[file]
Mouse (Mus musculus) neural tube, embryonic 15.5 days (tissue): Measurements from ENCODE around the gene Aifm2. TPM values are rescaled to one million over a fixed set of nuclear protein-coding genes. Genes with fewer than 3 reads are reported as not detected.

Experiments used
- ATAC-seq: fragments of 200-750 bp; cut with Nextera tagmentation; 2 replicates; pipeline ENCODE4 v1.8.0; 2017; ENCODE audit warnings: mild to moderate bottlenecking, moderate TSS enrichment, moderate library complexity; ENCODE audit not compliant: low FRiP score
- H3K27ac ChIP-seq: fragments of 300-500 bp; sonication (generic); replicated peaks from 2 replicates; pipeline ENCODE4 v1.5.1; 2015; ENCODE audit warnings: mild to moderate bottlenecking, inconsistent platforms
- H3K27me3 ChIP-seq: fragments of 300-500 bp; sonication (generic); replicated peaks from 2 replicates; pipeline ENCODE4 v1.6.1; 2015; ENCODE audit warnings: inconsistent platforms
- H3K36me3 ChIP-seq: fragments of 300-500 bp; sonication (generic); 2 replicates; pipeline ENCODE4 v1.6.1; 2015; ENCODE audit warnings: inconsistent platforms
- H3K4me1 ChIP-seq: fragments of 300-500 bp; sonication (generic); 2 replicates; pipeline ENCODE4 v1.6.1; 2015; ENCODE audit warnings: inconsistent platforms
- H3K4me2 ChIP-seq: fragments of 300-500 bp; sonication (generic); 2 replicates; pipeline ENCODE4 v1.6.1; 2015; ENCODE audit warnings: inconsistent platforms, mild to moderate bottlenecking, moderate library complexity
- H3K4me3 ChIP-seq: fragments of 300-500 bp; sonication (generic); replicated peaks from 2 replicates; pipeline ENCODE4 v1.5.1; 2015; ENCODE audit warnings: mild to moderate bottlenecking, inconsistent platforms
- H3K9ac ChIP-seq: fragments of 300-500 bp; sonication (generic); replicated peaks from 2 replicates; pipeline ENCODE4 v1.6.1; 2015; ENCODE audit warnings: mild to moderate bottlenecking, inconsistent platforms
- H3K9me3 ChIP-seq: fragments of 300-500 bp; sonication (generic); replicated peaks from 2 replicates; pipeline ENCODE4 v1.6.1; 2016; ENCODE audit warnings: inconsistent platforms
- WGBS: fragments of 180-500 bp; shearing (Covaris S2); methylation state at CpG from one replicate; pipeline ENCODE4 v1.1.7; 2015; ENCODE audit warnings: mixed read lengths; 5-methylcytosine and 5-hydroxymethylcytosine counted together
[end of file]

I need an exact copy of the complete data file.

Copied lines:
Mouse (Mus musculus) neural tube, embryonic 15.5 days (tissue): Measurements from ENCODE around the gene Aifm2. TPM values are rescaled to one million over a fixed set of nuclear protein-coding genes. Genes with fewer than 3 reads are reported as not detected.

Experiments used
- ATAC-seq: fragments of 200-750 bp; cut with Nextera tagmentation; 2 replicates; pipeline ENCODE4 v1.8.0; 2017; ENCODE audit warnings: mild to moderate bottlenecking, moderate TSS enrichment, moderate library complexity; ENCODE audit not compliant: low FRiP score
- H3K27ac ChIP-seq: fragments of 300-500 bp; sonication (generic); replicated peaks from 2 replicates; pipeline ENCODE4 v1.5.1; 2015; ENCODE audit warnings: mild to moderate bottlenecking, inconsistent platforms
- H3K27me3 ChIP-seq: fragments of 300-500 bp; sonication (generic); replicated peaks from 2 replicates; pipeline ENCODE4 v1.6.1; 2015; ENCODE audit warnings: inconsistent platforms
- H3K36me3 ChIP-seq: fragments of 300-500 bp; sonication (generic); 2 replicates; pipeline ENCODE4 v1.6.1; 2015; ENCODE audit warnings: inconsistent platforms
- H3K4me1 ChIP-seq: fragments of 300-500 bp; sonication (generic); 2 replicates; pipeline ENCODE4 v1.6.1; 2015; ENCODE audit warnings: inconsistent platforms
- H3K4me2 ChIP-seq: fragments of 300-500 bp; sonication (generic); 2 replicates; pipeline ENCODE4 v1.6.1; 2015; ENCODE audit warnings: inconsistent platforms, mild to moderate bottlenecking, moderate library complexity
- H3K4me3 ChIP-seq: fragments of 300-500 bp; sonication (generic); replicated peaks from 2 replicates; pipeline ENCODE4 v1.5.1; 2015; ENCODE audit warnings: mild to moderate bottlenecking, inconsistent platforms
- H3K9ac ChIP-seq: fragments of 300-500 bp; sonication (generic); replicated peaks from 2 replicates; pipeline ENCODE4 v1.6.1; 2015; ENCODE audit warnings: mild to moderate bottlenecking, inconsistent platforms
- H3K9me3 ChIP-seq: fragments of 300-500 bp; sonication (generic); replicated peaks from 2 replicates; pipeline ENCODE4 v1.6.1; 2016; ENCODE audit warnings: inconsistent platforms
- WGBS: fragments of 180-500 bp; shearing (Covaris S2); methylation state at CpG from one replicate; pipeline ENCODE4 v1.1.7; 2015; ENCODE audit warnings: mixed read lengths; 5-methylcytosine and 5-hydroxymethylcytosine counted together